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 April 6th, 2018, 02:09 PM #1 Senior Member   Joined: Dec 2015 From: Earth Posts: 256 Thanks: 28 Sum of digits Let $\displaystyle X$ be sum of digits of $\displaystyle 4444^{4444}$ Let $\displaystyle Y$ be sum of digits of $\displaystyle X$ Evaluate sum of digits of $\displaystyle Y$ Last edited by idontknow; April 6th, 2018 at 02:12 PM.
 April 6th, 2018, 04:46 PM #2 Math Team   Joined: Oct 2011 From: Ottawa Ontario, Canada Posts: 13,448 Thanks: 946 Ever heard of google? https://www.google.ca/search?source=....0.KCxqWg0Hexk
April 6th, 2018, 06:02 PM   #3
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Quote:
 Originally Posted by Denis Ever heard of google?
Well if you are just going to tell him that then why not simply use this?

I think the OP is trying to find out how to do it, not to get something to do it for him/her

Have you used modular arithmetic before? What is 4444^4444 mod 9?

-Dan

 April 6th, 2018, 06:15 PM #4 Math Team   Joined: Oct 2011 From: Ottawa Ontario, Canada Posts: 13,448 Thanks: 946 Suggested google as a way to learn... Thanks from topsquark
April 6th, 2018, 07:08 PM   #5
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Quote:
 Originally Posted by topsquark Well if you are just going to tell him that then why not simply use this? I think the OP is trying to find out how to do it, not to get something to do it for him/her Have you used modular arithmetic before? What is 4444^4444 mod 9? -Dan
Ordinarily I'd agree 100% with you Dan. But not in this case. OP has a consistent history of posing difficult number theory problems out of the blue never showing a trace of work on them. It is more like they are posting brain teasers than actually asking for help.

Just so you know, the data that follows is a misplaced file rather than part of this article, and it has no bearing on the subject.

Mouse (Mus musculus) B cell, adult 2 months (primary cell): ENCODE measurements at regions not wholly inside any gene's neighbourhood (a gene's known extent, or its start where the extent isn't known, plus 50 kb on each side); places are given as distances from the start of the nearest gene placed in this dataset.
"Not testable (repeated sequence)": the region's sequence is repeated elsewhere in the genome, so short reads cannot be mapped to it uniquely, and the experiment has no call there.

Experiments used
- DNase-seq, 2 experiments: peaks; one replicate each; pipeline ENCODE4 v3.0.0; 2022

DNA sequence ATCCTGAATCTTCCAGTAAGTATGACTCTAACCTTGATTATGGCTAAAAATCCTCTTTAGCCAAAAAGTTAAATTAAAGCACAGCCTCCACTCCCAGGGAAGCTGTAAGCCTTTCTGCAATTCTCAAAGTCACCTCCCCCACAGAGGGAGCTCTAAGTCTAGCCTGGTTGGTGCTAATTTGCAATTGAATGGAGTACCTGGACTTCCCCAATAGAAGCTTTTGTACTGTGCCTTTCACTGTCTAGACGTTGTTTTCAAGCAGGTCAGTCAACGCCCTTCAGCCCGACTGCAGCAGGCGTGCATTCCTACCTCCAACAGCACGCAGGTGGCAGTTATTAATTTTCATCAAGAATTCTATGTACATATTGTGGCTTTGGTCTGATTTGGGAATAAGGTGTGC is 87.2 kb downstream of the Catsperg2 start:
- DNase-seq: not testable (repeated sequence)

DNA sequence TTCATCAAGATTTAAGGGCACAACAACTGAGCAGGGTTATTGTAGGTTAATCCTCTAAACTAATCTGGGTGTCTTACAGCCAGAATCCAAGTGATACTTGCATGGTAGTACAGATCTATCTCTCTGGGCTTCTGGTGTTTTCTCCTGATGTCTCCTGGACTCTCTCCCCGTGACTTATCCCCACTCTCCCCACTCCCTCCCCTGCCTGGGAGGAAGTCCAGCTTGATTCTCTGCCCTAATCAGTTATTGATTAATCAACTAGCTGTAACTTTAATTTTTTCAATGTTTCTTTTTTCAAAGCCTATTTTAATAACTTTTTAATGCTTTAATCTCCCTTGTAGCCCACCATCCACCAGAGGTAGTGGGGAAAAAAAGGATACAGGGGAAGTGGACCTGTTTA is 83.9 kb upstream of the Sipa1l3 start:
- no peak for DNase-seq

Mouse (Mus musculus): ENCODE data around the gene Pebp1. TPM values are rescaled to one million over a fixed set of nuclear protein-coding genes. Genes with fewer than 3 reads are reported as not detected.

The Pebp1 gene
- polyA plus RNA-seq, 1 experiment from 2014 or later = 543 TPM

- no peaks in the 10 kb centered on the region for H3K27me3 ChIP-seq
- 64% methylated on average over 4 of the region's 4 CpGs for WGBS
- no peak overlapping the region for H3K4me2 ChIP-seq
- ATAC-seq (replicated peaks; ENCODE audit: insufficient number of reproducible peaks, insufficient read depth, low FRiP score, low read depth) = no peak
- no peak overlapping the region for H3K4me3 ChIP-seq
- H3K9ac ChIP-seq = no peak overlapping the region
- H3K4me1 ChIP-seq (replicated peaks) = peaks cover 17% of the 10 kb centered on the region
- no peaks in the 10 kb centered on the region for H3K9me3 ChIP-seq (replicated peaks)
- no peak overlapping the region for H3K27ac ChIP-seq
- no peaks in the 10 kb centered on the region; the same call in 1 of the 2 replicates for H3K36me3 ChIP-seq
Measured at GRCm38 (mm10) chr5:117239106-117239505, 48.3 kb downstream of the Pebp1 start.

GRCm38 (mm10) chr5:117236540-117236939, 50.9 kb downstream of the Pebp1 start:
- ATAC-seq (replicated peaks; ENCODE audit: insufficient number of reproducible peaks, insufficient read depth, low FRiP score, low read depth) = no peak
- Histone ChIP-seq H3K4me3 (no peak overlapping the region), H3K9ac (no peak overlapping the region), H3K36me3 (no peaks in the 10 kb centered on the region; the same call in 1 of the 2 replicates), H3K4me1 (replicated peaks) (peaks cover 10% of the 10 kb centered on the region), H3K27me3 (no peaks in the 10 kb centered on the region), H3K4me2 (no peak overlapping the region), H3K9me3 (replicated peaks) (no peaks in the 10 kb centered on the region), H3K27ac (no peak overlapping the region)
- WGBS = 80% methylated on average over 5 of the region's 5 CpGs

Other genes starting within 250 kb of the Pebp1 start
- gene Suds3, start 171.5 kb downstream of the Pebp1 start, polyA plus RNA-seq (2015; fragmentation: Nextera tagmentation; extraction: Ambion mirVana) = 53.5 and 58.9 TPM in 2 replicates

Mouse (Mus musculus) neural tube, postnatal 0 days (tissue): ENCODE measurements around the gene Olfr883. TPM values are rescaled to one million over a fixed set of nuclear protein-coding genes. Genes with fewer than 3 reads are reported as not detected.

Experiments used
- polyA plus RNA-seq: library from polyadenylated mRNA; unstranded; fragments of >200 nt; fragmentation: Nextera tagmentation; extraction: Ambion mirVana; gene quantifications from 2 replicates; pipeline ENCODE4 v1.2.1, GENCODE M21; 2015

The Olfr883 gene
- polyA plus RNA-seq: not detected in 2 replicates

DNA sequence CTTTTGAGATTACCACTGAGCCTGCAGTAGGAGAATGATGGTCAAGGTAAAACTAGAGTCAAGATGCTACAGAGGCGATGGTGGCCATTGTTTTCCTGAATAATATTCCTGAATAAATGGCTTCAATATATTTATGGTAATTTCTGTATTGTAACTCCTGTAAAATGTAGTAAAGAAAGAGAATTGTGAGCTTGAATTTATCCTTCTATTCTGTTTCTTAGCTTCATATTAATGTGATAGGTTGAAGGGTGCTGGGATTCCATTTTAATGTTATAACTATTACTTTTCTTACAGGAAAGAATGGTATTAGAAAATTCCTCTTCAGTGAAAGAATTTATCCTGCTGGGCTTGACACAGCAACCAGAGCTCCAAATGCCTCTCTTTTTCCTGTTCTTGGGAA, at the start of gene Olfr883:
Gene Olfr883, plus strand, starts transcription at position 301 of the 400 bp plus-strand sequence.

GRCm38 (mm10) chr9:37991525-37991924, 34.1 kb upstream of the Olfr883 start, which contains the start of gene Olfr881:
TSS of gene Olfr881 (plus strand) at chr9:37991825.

I don't believe OP is even a student. I'm not sure what their purpose here is.

April 6th, 2018, 09:23 PM   #6
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 Originally Posted by romsek Ordinarily I'd agree 100% with you Dan. But not in this case. OP has a consistent history of posing difficult number theory problems out of the blue never showing a trace of work on them. It is more like they are posting brain teasers than actually asking for help. I don't believe OP is even a student. I'm not sure what their purpose here is.
Hmph. I never noticed that about him. I'll have to keep my eyes peeled better then.

-Dan

 April 7th, 2018, 05:13 AM #7 Senior Member   Joined: Dec 2015 From: Earth Posts: 256 Thanks: 28 Im not sure if im correct , but check below Let $\displaystyle Z$ be sum of digits of $\displaystyle Y$ Since $\displaystyle 4444^{4444} <10000^{4444}$ number of digits of $\displaystyle 4444^{4444}$ is less then 20000 so $\displaystyle X<180000 \Rightarrow (Y,Z) \leq (45,12)$ $\displaystyle 4444 \equiv -2 (mod9)$ and $\displaystyle 2\cdot 8^{1481} \equiv 2(-1)^{1481} \equiv 7(mod9)$ $\displaystyle \Rightarrow 4444^{4444} \equiv 7(mod9)$ $\displaystyle 4444^{4444} \equiv X \equiv Y \equiv Z(mod9)$ From $\displaystyle Z \leq 12$ and $\displaystyle Z \equiv 7(mod9)$ we have $\displaystyle Z=7$
April 7th, 2018, 12:22 PM   #8
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Quote:
 Originally Posted by idontknow Im not sure if im correct , but check below Let $\displaystyle Z$ be sum of digits of $\displaystyle Y$ Since $\displaystyle 4444^{4444} <10000^{4444}$ number of digits of $\displaystyle 4444^{4444}$ is less then 20000 so $\displaystyle X<180000 \Rightarrow (Y,Z) \leq (45,12)$ $\displaystyle 4444 \equiv -2 (mod9)$ and $\displaystyle 2\cdot 8^{1481} \equiv 2(-1)^{1481} \equiv 7(mod9)$ $\displaystyle \Rightarrow 4444^{4444} \equiv 7(mod9)$ $\displaystyle 4444^{4444} \equiv X \equiv Y \equiv Z(mod9)$ From $\displaystyle Z \leq 12$ and $\displaystyle Z \equiv 7(mod9)$ we have $\displaystyle Z=7$
$x = 4,444^{4,444} < 10,000^{4,444} \implies log_{10}(x) < log_{10}(10,000^{4,444}) \implies$

$log_{10}(x) < 4444 * 4 = 17,776.$

This does not imply that $x = 4,444^{4,444} < 180,000 \ \because \ 4,444^2 > 180,000.$

It does imply that $y \le 159,984 \implies z < 54.$

But I do not see how that tells you what z actually is.

Last edited by JeffM1; April 7th, 2018 at 12:49 PM.

 April 10th, 2018, 01:05 AM #9 Banned Camp   Joined: Apr 2016 From: Australia Posts: 244 Thanks: 29 Math Focus: horses,cash me outside how bow dah, trash doves Legendre's formula for the p-adic valuation of a number can be restated in terms of the sum of the digits of the number's p-adic expansion. This would be a starting point I would use for an rigorous determination of an answer to a question regarding the sum of the digits of numbers. https://en.wikipedia.org/wiki/Legendre%27s_formula

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